Conversely, the really good drivers or chess players or engineers (e.g. people that we might call experts) tended to underestimate their skills and abilities. Dunning and Kruger suggested that by having greater awareness of the complexity and volumes of information related to a task or subject matter, those on the higher end of the scale had a more realistic understanding of their knowledge or abilities.

To quote Socrates, “the only true wisdom is in knowing you know nothing.”

It explains why that relative at the holidays who read a few internet pages or the blowhards on the 24-hour news channels think that by knowing a little, they know a whole lot. They rant on and on, confident in their little bit of knowledge. As most of us have learned, it is almost impossible to introduce new or conflicting information to the confident know-it-all.

Confidence in ourselves is usually not a bad thing. Confidence mixed with ignorance is a problem.

The Dunning-Kruger effect may explain why it is most often the A student who comes in for office hours to find out how they can do better next time and what dropped their grade to a 94% instead of a 100%.   The student who earned the C often just chalks it up to unfair guidelines or a subjective assessment and then rates the teacher as “unfair” in the end-of-semester teacher evaluations.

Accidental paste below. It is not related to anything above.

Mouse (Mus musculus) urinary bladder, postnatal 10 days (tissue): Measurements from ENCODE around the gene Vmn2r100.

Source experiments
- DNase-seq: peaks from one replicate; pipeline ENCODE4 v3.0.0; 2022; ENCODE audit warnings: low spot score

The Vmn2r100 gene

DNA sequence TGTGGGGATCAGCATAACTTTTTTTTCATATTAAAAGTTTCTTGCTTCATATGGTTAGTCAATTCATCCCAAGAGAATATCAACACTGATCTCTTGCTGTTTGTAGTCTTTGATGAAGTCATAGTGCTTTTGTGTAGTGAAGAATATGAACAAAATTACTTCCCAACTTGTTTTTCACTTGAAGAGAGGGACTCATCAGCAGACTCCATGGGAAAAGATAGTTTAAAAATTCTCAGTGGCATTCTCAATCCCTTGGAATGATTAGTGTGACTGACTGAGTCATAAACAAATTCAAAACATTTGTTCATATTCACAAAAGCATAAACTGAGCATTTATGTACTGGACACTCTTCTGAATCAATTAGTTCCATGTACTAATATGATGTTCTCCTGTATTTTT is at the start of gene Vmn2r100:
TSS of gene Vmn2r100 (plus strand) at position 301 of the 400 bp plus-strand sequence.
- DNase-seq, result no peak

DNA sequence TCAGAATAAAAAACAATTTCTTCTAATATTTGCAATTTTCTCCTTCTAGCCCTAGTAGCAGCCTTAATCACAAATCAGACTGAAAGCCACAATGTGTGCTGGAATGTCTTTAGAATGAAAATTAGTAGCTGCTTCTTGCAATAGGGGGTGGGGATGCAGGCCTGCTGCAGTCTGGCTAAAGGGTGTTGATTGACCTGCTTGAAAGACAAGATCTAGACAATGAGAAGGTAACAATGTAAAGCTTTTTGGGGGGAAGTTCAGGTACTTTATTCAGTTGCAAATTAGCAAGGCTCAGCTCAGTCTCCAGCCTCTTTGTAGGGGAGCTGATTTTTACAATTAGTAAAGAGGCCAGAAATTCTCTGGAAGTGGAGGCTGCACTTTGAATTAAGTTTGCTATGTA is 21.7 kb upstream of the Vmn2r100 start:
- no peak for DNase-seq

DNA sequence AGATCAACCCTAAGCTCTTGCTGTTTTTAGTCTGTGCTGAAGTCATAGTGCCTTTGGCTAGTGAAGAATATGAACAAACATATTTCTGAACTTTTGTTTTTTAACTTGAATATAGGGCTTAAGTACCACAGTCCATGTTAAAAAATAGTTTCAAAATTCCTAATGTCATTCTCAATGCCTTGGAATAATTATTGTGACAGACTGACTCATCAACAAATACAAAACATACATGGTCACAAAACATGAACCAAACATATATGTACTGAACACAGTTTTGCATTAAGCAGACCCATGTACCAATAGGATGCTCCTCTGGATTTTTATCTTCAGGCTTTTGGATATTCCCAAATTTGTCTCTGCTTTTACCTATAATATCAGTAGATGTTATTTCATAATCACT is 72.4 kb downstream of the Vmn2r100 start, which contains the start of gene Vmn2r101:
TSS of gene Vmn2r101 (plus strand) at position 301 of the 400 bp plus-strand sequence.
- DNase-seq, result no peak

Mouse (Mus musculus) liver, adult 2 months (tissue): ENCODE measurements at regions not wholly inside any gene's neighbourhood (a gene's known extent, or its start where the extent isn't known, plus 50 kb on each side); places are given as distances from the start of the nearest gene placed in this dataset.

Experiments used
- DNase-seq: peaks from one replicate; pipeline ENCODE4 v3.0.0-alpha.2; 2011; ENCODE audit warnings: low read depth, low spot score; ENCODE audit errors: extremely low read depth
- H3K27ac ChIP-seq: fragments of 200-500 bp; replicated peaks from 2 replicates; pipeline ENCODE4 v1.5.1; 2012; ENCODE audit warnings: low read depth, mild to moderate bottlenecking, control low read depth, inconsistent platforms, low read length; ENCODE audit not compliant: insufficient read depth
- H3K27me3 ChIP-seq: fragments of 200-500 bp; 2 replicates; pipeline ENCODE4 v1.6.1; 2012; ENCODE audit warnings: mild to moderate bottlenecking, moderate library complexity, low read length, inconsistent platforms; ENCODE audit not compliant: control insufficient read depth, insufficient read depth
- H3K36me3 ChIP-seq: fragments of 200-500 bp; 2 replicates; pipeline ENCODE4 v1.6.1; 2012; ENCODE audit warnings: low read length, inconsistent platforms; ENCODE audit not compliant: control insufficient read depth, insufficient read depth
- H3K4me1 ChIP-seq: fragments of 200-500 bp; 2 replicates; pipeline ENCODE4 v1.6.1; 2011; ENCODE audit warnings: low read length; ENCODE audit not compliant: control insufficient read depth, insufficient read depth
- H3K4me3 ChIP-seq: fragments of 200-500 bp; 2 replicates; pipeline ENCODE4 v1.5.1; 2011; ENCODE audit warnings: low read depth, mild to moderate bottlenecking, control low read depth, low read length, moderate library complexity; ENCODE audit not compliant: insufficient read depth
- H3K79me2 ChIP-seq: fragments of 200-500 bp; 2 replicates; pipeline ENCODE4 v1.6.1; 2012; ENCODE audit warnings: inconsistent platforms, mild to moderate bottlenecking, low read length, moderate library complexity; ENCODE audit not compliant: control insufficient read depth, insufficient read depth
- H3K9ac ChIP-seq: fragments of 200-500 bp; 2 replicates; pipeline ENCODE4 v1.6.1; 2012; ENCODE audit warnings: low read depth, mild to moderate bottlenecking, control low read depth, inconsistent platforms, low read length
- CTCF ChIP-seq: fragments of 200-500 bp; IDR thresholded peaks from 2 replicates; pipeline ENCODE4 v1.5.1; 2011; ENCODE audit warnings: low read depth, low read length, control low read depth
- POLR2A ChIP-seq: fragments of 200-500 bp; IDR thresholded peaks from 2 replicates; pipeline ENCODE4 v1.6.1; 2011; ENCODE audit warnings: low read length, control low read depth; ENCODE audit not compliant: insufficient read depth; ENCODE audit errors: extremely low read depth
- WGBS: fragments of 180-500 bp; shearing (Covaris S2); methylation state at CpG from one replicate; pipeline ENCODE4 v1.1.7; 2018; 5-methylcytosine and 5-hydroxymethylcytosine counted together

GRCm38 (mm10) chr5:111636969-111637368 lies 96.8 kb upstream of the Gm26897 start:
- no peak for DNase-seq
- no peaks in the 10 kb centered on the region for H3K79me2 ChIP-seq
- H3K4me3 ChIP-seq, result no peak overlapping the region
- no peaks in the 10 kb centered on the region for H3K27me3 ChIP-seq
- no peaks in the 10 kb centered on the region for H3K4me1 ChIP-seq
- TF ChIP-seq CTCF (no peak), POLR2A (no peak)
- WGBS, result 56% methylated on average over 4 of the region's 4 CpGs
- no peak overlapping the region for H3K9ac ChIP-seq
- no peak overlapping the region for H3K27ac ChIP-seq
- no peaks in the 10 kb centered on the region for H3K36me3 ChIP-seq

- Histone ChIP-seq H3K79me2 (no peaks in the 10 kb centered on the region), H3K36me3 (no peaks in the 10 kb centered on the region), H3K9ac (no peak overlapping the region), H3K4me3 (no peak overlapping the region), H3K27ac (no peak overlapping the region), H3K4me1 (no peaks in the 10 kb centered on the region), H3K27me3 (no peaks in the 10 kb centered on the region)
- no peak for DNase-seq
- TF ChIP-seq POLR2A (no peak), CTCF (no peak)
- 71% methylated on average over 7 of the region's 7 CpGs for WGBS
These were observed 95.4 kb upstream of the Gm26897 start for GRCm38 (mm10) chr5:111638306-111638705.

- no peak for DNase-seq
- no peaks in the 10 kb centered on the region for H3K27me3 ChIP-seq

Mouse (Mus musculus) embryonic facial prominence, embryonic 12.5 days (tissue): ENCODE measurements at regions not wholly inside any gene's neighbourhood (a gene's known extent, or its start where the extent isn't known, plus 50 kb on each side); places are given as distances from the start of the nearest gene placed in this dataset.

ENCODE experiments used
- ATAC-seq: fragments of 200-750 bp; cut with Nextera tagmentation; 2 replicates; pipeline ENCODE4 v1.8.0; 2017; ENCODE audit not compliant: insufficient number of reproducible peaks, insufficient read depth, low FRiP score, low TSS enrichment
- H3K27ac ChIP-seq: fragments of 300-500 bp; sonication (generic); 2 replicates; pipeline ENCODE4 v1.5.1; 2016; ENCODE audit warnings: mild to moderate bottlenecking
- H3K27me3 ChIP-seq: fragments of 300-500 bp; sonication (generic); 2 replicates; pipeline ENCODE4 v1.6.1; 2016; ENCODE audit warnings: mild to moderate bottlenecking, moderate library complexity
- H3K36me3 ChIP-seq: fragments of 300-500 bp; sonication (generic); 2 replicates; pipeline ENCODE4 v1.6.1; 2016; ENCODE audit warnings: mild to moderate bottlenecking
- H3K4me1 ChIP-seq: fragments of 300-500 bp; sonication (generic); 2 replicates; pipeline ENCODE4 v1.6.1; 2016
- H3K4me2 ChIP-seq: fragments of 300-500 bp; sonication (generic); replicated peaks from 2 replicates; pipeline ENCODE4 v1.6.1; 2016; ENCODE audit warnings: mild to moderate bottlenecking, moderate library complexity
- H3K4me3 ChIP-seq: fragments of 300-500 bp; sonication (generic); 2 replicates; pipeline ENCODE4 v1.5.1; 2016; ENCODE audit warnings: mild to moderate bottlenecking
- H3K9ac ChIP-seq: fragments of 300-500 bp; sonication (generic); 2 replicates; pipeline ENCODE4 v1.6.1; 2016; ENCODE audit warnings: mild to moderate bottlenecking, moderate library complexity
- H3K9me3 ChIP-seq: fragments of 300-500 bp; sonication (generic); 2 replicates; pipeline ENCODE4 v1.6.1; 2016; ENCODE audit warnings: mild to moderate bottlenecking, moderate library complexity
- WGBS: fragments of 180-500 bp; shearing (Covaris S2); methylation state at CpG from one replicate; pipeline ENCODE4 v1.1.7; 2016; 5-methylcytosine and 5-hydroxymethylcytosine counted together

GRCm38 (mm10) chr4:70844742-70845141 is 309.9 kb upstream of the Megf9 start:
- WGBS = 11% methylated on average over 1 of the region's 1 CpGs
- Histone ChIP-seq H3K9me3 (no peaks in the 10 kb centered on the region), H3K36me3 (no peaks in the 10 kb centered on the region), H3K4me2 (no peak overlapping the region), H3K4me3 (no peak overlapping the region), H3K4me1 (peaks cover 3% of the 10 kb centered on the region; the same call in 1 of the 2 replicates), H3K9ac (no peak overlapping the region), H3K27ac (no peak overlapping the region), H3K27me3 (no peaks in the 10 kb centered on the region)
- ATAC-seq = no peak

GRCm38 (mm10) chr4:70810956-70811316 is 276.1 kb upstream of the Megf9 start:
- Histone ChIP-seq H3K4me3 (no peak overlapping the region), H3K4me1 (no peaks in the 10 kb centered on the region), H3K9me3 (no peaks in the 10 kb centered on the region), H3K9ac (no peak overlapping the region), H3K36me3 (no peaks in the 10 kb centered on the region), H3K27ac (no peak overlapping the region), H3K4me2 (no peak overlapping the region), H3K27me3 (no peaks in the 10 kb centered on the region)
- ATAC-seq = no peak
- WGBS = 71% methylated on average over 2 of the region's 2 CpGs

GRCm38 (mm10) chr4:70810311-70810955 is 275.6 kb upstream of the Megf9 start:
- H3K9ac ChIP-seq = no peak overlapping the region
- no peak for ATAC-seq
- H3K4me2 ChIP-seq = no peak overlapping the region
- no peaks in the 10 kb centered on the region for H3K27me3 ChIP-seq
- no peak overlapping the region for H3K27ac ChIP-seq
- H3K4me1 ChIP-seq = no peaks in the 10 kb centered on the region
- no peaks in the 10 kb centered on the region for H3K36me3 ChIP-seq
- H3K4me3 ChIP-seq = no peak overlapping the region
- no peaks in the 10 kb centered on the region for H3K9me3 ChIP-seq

The good news is that humans can learn. Dunning and Kruger and others have found that if people are open to it, training in the subject area and/or in how to accurately measure performance has an impact. People who receive training often reflect back on past self-assessments and understand how much they didn’t know or where their decisions were wrong.  Often I will ask the C student, “Do you think this is an outstanding paper? Is this a paper that is among the top 5% or 10% in the class?” They usually admit that it isn’t which opens a conversation about how to get to that next level.

In a sense, university faculty are just kicking the can down the road to the student or graduate’s first job when they have to figure out how much effort and energy needs to go into a project to be considered an “outstanding” performance. Rubrics seem to have a lack of transferability to the work setting. It isn’t often that a supervisor will provide an employee with a range of end results when assigning a project or task and then align those results with corresponding performance ratings. In the end, cognitive bias will likely mean that those who don’t put in the work or who perform at the average or below average level will think they are performing above average anyway.

British philosopher and writer Bertrand Russell said this of what we have come to know as the Dunning Kruger effect: “The whole problem with the world is that fools and fanatics are always so certain of themselves and wiser people are so full of doubts.” 



Patty Kleban is an instructor at Penn State, mother of three and a community volunteer. She is a Penn State Alumna. Readers of State College Magazine voted her Best Writer of 2010 and 2012. She and her family live in Patton Township. Her views and opinions do not necessarily reflect those of Penn State.